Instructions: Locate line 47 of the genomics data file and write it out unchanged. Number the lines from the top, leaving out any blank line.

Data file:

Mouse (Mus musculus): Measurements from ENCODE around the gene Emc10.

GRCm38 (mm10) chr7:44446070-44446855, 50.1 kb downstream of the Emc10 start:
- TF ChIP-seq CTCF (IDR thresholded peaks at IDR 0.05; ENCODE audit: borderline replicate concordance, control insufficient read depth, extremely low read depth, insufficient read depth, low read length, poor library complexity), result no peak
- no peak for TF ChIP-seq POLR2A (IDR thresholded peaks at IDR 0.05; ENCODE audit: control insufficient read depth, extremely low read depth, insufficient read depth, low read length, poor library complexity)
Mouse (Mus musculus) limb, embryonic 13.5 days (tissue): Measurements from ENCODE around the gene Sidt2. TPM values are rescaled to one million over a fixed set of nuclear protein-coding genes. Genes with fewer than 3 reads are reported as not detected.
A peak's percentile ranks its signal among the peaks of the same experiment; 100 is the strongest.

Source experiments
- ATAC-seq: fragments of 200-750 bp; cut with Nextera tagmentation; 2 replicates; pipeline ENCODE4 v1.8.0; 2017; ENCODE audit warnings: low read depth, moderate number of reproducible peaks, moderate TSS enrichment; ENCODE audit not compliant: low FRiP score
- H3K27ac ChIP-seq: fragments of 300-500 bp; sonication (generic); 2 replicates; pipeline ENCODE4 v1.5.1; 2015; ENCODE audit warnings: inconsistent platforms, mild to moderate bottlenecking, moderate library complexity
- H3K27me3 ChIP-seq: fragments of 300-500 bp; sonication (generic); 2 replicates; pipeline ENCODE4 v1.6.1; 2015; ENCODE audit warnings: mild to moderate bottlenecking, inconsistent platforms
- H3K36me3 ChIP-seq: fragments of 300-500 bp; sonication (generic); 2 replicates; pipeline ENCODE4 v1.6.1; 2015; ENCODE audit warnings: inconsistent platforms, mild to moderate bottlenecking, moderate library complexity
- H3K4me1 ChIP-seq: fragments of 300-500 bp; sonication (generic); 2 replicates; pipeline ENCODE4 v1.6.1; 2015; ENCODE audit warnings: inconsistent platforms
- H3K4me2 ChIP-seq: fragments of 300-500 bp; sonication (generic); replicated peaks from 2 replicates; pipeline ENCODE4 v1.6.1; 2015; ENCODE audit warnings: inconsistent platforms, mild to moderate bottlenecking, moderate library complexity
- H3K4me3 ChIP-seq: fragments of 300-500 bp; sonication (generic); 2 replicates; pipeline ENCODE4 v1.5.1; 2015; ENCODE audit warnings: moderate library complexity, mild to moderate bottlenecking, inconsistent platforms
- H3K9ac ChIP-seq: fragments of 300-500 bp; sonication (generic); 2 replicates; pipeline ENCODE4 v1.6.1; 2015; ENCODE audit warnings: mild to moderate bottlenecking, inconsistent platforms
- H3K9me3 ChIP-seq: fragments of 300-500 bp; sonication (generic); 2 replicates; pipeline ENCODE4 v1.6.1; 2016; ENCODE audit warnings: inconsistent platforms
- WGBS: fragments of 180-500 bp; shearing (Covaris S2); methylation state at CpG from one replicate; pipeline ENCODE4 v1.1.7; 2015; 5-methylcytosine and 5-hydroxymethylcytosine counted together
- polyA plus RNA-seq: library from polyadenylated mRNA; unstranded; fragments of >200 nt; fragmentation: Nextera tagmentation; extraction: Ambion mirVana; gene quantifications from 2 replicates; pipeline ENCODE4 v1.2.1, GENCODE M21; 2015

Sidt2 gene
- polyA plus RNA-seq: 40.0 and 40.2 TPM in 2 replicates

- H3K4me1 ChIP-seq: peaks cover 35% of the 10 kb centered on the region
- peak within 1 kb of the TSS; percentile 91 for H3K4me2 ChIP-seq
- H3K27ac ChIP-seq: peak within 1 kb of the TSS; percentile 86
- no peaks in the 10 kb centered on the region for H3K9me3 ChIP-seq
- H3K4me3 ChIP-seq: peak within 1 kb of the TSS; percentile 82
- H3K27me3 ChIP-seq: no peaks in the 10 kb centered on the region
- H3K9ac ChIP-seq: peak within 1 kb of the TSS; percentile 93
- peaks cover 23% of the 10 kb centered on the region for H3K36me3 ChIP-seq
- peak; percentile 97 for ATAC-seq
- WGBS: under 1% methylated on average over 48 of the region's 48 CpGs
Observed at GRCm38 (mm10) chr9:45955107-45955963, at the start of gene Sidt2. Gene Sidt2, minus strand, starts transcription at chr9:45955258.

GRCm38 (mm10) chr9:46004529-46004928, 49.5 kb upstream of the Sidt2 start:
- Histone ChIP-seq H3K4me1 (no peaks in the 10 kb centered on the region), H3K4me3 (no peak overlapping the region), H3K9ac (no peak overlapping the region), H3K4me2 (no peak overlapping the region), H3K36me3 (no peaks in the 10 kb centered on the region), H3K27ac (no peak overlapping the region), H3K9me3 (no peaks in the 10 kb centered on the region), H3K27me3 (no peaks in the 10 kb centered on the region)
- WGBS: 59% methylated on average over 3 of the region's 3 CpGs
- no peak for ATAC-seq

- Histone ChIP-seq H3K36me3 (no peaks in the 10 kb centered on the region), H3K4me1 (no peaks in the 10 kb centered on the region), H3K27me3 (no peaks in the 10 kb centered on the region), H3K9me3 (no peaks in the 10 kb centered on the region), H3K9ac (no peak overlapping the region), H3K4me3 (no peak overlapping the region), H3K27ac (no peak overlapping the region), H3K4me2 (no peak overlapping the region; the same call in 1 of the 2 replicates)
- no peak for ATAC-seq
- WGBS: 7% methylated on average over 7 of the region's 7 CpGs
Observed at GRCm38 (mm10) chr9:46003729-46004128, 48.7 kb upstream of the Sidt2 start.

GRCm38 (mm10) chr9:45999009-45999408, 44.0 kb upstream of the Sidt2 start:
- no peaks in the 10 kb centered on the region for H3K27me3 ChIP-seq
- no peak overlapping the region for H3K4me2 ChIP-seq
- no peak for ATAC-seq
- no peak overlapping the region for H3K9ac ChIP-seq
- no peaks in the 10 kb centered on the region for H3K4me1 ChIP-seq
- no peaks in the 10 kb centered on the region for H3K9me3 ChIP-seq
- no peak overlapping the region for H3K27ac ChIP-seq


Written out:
- no peak overlapping the region for H3K27ac ChIP-seq